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Zeroing out bad block?


Zeroing out bad block?

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Mick Opalak
Mick Opalak
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I have a 2005, SP4, 64 bit, Enterprise edition server. Our Netapp crashed suddenly and when it was brought back up DBCC CHECKDB found a corruption in a table. After dropping an index and rebuilding it the CRC errors stopped. Problem solved, except that BACKUPS now fail for this database (with the same CRC errors) when the process gets to the bad block in the data file. Netapp is proposing that they zero out that block (overwrite the block with all zeros) to correct this.

Will this work and will it affect the database in any way? My initial thought is that the database should be fine as this block is not currently in use by any objects, but my boss is afraid of further corrupting the data file.

Your thoughts?
GilaMonster
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If the block belongs to an allocated page, that will cause further corruption.

What's the error on the backups and what does the following return?

DBCC CHECKDB (<Database Name>Wink WITH NO_INFOMSGS, ALL_ERRORMSGS



Gail Shaw
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Lowell
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bad idea. bad bad.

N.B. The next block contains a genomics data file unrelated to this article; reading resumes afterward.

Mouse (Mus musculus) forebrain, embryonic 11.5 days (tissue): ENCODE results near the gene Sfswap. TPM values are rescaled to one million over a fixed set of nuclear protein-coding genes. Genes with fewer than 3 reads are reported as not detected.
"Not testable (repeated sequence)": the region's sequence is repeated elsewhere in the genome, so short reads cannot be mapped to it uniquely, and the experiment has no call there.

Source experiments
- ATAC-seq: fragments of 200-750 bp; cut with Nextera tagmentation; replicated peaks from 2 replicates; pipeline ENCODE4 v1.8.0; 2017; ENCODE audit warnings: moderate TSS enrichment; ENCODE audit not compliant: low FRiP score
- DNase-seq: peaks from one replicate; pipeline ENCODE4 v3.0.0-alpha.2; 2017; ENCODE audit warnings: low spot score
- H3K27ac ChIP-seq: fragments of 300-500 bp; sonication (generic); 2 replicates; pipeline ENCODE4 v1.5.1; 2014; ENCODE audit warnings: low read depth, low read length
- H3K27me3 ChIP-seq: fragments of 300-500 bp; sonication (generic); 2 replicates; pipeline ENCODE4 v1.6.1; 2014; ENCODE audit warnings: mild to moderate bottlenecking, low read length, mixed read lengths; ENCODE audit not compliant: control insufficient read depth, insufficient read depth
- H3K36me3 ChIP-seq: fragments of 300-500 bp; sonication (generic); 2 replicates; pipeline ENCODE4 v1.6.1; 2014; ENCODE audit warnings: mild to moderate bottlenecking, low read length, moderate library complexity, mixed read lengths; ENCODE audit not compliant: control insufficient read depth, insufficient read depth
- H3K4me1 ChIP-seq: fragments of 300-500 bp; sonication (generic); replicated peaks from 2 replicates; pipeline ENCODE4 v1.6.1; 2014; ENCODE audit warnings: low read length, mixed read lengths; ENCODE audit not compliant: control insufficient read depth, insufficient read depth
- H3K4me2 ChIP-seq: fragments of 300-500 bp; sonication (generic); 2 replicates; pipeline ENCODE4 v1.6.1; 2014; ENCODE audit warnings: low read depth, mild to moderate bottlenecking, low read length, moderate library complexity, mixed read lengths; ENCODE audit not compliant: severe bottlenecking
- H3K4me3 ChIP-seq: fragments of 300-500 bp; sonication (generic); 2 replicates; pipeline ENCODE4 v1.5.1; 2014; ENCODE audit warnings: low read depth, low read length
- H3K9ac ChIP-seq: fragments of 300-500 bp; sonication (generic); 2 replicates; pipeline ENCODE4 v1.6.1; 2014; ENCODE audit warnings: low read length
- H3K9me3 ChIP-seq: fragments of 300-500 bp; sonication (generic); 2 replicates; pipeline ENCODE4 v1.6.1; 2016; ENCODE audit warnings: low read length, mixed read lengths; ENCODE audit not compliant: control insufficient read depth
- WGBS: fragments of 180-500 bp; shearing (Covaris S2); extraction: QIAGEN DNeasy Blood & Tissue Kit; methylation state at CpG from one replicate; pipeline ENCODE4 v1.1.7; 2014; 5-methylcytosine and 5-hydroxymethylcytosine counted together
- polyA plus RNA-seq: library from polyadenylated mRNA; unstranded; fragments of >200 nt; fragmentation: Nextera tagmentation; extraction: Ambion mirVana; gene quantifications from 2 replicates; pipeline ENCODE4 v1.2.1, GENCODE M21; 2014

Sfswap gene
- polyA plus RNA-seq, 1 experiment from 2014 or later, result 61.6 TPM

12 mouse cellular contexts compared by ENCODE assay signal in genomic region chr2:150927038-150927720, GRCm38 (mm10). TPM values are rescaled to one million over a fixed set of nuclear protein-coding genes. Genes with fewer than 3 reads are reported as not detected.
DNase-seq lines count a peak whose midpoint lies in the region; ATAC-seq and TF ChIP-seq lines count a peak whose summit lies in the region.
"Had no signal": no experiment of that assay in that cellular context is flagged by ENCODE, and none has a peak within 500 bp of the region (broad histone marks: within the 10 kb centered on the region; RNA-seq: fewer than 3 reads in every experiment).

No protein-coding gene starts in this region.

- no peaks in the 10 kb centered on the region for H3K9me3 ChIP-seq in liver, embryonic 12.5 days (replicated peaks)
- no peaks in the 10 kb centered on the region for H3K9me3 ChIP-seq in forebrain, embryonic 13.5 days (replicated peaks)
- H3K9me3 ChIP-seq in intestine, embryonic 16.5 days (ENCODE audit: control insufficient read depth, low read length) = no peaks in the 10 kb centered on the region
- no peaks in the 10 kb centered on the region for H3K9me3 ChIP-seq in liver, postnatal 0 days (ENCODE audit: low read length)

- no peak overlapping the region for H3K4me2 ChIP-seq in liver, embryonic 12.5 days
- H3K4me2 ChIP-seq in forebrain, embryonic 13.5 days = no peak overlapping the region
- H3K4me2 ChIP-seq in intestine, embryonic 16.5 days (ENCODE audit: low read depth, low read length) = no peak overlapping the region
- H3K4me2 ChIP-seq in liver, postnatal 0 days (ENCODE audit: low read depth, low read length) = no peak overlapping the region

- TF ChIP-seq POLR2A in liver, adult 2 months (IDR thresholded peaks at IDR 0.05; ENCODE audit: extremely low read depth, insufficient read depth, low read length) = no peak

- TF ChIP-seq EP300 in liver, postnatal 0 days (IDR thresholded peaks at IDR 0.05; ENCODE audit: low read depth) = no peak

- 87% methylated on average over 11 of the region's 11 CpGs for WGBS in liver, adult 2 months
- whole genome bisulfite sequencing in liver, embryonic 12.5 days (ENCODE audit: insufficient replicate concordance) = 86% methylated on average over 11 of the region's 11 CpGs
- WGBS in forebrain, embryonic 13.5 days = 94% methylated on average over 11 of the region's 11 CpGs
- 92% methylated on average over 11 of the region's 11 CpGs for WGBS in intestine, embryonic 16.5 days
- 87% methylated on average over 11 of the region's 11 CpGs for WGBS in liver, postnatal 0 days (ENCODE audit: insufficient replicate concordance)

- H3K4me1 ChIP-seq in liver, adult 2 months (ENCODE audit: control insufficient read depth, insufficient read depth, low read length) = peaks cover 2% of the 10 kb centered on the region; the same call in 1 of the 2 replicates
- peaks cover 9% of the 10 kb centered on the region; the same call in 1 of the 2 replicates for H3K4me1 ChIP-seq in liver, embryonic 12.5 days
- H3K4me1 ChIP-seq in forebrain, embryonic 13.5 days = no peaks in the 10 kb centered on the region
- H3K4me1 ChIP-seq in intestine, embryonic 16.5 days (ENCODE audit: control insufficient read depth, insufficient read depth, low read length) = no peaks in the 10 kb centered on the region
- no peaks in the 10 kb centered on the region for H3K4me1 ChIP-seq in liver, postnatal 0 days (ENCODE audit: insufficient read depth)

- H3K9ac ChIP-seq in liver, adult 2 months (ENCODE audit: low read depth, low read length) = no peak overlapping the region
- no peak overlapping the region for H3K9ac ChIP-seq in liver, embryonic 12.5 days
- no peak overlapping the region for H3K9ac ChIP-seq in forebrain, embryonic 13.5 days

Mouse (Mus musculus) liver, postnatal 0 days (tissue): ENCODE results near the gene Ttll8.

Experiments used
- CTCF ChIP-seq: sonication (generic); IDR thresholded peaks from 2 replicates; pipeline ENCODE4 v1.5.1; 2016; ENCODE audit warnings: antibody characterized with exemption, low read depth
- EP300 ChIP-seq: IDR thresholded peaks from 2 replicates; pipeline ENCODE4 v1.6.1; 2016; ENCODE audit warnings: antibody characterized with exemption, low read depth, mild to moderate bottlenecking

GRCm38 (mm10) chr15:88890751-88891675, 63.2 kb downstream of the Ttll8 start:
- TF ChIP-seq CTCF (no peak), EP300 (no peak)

first, don't do anything like take the database offline or anything without expert advice; Gail Shaw monitors this forum frequently..
run DBCC CHECKDB('db name') WITH NO_INFOMSGS, ALL_ERRORMSGS and post the results here.

with that, we can tell you a lot more.

you might be able to do anything from page level restore to get the data back, maybe migrate the data out to a new table to fix it, and many other possibilities.there's just too many possibilities without .

letting ANYTHING other than SQL server touch the bits and bytes of the data will guarantee corruption and loss of data.

Lowell

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Mick Opalak
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Here's the error from the Backup:
BackupIoRequest::WaitForIoCompletion: read failure on backup device 'T:\Data\T2KAdmin.mdf'. Operating system error 23(Data error (cyclic redundancy check).).

We're going to be running a DBCC CHECKDB but it takes 8 hours to complete (305 GB DB).

We had another idea: since this page is now not used by any object since rebuilding the index, if we shrink the data file that disk block could be reallocated back to the operating system and not be in the data file at all any longer. Then our backups should work, right?
Steve Jones
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It depends on where the block is. If you have this:


data data data data data bad block (free space) (free space)

you could be fine. If you have this:

data data (bad block) (free space) (data) (data) (free space)

you might end up sending another object to the bad block. SQL Server isn't intelligent about the shrink. It reduces the size of the file, moving extents from the end to the beginning.